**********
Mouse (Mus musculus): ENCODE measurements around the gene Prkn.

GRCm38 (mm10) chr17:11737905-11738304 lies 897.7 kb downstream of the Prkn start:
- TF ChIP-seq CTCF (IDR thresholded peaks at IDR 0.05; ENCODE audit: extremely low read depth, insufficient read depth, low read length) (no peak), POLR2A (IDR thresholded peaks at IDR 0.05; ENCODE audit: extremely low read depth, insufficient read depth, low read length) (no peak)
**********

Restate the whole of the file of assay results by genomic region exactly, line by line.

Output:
Mouse (Mus musculus): ENCODE measurements around the gene Prkn.

GRCm38 (mm10) chr17:11737905-11738304 lies 897.7 kb downstream of the Prkn start:
- TF ChIP-seq CTCF (IDR thresholded peaks at IDR 0.05; ENCODE audit: extremely low read depth, insufficient read depth, low read length) (no peak), POLR2A (IDR thresholded peaks at IDR 0.05; ENCODE audit: extremely low read depth, insufficient read depth, low read length) (no peak)